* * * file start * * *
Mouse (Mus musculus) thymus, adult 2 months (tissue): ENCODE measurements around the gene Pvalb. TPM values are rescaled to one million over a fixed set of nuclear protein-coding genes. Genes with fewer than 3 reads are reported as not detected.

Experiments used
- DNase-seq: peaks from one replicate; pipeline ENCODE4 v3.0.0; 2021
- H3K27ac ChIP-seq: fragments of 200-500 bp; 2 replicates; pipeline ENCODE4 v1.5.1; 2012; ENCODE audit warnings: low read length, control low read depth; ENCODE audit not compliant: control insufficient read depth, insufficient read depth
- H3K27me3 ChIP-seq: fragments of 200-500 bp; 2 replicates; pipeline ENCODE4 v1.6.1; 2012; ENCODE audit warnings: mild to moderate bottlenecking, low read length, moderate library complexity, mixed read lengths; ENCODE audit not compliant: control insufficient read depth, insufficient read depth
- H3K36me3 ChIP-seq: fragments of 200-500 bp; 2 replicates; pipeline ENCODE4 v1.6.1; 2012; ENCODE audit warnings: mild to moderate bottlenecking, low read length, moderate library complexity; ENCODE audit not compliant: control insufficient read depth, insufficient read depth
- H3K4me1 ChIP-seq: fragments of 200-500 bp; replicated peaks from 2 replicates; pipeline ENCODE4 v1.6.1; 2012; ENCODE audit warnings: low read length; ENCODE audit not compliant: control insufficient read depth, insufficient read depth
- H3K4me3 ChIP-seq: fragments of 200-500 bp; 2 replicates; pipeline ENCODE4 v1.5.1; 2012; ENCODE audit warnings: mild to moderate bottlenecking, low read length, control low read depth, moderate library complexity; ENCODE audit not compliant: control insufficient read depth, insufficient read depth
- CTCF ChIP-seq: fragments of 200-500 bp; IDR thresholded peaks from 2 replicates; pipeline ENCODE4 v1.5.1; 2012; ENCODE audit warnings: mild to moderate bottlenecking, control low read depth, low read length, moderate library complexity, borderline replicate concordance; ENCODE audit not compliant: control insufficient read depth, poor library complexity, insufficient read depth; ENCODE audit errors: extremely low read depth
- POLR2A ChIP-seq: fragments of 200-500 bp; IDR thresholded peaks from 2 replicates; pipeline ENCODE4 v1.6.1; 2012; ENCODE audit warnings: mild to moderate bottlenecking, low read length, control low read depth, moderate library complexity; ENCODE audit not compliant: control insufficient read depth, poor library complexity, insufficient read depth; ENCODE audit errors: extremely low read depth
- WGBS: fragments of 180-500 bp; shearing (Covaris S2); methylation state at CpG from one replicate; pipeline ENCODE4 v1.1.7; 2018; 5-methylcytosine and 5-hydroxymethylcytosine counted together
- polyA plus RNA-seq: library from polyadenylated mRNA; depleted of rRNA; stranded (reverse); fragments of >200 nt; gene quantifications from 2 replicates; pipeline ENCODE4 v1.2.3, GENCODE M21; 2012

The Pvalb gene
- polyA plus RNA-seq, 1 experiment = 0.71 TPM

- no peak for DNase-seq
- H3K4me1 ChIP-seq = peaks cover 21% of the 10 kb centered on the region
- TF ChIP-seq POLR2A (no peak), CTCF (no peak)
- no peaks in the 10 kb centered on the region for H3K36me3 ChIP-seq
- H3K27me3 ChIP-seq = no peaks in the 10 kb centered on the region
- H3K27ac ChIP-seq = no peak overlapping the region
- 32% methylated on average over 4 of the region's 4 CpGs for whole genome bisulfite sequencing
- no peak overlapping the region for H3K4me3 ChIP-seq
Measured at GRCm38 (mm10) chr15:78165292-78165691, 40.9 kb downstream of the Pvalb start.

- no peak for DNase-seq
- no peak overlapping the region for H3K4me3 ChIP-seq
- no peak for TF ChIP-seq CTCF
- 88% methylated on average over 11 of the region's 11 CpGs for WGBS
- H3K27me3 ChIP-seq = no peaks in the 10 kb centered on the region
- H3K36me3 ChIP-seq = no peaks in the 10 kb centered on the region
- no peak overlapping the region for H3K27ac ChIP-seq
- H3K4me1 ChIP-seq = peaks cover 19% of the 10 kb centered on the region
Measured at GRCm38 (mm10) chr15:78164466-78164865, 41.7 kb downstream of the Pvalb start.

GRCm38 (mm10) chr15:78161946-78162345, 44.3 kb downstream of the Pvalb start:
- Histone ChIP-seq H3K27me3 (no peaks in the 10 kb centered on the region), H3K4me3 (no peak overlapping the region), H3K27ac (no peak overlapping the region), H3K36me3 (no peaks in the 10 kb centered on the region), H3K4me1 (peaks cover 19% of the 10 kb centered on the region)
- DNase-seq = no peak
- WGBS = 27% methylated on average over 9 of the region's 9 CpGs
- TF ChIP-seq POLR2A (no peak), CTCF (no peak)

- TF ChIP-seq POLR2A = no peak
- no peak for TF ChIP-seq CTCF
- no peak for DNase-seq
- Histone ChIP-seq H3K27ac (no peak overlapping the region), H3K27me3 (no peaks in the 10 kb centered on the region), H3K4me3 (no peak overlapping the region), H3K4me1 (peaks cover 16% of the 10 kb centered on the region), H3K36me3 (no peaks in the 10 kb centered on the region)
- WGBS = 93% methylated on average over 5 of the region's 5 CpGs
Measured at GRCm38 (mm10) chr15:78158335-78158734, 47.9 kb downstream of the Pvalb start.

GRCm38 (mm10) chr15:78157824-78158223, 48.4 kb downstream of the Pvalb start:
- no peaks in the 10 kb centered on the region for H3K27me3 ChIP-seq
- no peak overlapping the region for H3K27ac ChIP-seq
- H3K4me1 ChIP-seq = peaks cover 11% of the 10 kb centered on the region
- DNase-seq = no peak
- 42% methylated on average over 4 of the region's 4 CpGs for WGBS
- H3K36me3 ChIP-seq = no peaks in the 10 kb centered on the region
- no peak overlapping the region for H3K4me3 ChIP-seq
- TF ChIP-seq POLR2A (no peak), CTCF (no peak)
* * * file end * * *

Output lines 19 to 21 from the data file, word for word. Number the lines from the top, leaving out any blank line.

- H3K27me3 ChIP-seq = no peaks in the 10 kb centered on the region
- H3K27ac ChIP-seq = no peak overlapping the region
- 32% methylated on average over 4 of the region's 4 CpGs for whole genome bisulfite sequencing